7421 W. 100th Place Corp. v. Village of Bridgeview

Filing 303

MEMORANDUM Opinion and Order Signed by the Honorable John Robert Blakey on 6/16/2017. Mailed notice(gel, )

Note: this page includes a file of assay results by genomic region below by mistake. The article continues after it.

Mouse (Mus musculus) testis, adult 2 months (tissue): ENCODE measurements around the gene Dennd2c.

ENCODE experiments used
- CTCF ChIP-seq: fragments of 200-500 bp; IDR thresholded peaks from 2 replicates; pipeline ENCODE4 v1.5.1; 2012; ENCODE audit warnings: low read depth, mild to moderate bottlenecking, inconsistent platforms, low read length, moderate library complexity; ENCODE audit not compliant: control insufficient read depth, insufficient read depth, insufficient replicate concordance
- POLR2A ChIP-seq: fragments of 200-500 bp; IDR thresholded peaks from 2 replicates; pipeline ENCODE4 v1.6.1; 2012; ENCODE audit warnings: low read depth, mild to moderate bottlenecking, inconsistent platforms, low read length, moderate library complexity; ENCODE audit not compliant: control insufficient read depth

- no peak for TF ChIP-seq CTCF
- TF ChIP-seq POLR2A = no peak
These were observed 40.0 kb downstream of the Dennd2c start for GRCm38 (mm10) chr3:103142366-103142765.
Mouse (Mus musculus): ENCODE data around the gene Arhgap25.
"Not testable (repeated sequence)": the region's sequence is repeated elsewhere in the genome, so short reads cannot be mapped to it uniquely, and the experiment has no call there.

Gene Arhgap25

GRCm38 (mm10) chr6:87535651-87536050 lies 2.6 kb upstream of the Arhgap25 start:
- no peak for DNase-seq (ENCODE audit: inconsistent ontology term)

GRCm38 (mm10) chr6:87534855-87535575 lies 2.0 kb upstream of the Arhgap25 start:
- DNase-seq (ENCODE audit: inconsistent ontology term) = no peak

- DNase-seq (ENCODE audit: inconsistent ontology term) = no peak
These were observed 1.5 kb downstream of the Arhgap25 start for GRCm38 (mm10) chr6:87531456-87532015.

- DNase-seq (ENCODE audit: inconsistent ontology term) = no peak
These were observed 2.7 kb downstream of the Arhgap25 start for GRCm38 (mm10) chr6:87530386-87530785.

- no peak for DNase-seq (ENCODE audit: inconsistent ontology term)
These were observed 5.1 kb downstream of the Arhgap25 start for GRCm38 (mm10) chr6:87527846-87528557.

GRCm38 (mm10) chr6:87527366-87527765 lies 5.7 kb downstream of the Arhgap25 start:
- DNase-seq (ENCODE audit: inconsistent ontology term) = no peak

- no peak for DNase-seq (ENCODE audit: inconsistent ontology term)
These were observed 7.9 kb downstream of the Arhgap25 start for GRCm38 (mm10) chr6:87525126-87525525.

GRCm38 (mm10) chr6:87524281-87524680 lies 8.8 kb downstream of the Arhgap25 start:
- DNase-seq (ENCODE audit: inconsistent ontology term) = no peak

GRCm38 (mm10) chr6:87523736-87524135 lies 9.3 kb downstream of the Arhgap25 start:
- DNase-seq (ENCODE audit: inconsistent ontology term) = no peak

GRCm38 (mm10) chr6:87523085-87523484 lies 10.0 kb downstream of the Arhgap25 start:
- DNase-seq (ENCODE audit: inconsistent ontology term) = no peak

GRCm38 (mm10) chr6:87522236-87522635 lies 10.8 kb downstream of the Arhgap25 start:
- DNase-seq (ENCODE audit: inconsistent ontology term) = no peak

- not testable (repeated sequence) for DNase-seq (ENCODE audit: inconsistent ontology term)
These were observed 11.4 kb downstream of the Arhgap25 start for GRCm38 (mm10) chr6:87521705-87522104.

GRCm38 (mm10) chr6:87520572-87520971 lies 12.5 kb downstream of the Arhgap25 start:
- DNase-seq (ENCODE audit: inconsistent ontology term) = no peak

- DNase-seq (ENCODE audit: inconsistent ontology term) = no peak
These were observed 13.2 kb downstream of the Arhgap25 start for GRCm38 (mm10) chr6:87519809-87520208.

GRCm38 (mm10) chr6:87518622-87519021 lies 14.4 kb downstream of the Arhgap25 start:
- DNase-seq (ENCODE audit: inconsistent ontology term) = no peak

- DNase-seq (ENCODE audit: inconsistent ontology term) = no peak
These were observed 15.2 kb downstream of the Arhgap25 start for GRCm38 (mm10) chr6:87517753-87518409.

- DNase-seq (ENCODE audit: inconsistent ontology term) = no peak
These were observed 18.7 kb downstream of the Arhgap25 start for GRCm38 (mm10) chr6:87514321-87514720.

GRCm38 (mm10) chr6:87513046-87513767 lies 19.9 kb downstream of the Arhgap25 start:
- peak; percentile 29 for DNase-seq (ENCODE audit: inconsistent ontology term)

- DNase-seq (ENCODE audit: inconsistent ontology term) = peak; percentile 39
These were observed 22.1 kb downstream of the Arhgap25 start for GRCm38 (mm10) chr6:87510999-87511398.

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UNITED STATES DISTRICT COURT FOR THE NORTHERN DISTRICT OF ILLINOIS EASTERN DIVISION 7421 WEST 100TH PLACE CORP., Plaintiff, v. VILLAGE OF BRIDGEVIEW, Case No. 13-cv-4336 Judge John Robert Blakey Defendant. MEMORANDUM OPINION AND ORDER Claimant Nicholas M. Duric’s Motion to Intervene [285] is denied. Non- parties may move pursuant to Federal Rule of Civil Procedure 24 to intervene in an action, either as a matter of right or by permission of the court. See Fed. R. Civ. P. 24. As “a threshold issue,” however, such motions must be timely filed. Arcos Mgmt. Corp. v. Aguilera, No. 89-cv-4320, 1990 WL 186080, at *2 (N.D. Ill. Nov. 9, 1990). Untimely motions “must be denied.” NAACP v. New York, 413 U.S. 345, 365 (1973). Although “the point to which the suit has progressed” constitutes “one factor” in the timeliness determination, “it is not solely dispositive.” Id. at 365-56. Rather, timeliness “is to be determined from all the circumstances.” Id. at 366. Among the factors to be considered are: (1) the length of time the intervenor knew or should have known of her or his interest in the case; (2) the extent of prejudice to the original litigating parties from the intervenor’s delay; (3) the extent of prejudice to the would-be intervenor if his motion is denied; and (4) any unusual circumstances. United States v. Kemper Money Mkt. Fund, Inc., 704 F.2d 389, 391 (7th Cir. 1983). Ultimately, the timeliness determination falls within this Court’s sound discretion. NAACP, 413 U.S. at 366. This Court finds Duric’s Motion to Intervene [285] untimely. As a verifier of Plaintiff’s original Complaint [1], Duric has known of the present suit since June 2013. Despite this fact, Duric did not seek to intervene until April 27, 2017, nearly four years after the initial filing, and seventeen days after the parties reached a binding settlement agreement. See Minute Entry [283]. Intervention at this stage would thus “waste valuable resources already expended in the negotiation process” and require the present parties “to renegotiate their settlement and this court to vacate its order of dismissal.” Arcos, 1990 WL 186080, at *3; see also Sokaogon Chippewa Cmty. v. Babbitt, 214 F.3d 941, 950 (7th Cir. 2000) (“To allow a tardy intervenor to block the settlement agreement after all that effort would result in the parties’ combined efforts being wasted completely.”). On the other hand, denying intervention will not unfairly prejudice Duric, as he may pursue his rights against Plaintiff through separate litigation. Duric’s Motion to Intervene [285] is accordingly denied. By extension, Plaintiff’s Motion to Dismiss Duric’s Motion [289] and Intervenor Lawrence M. Karlin’s Limited Motion to Intervene [298] are denied as moot. Defendant’s Motion to Adjudicate Duric’s Lien [287] is also denied. Defendant’s motion conflates the Court’s jurisdiction to enforce the material terms of the parties’ settlement agreement with the Court’s supplemental jurisdiction over a hypothetical lien on Plaintiff’s settlement proceeds. When “all federal claims in a 2 suit are dismissed, the presumption is that a federal court will relinquish federal jurisdiction over supplemental state law claims.” United States ex rel. Chandra v. Sheth, No. 06-cv-2191, 2014 WL 1388898, at *1 (N.D. Ill. Apr. 9, 2014); see also U.S.C. § 1367(c)(3). This Court does so here, where Plaintiff’s federal claims were settled and dismissed on April 10, 2017. See Minute Entry [283]. Defendant’s Motion to Adjudicate Duric’s Lien [287] is accordingly denied. Dated: June 16, 2017 Entered: ____________________________ John Robert Blakey United States District Judge 3

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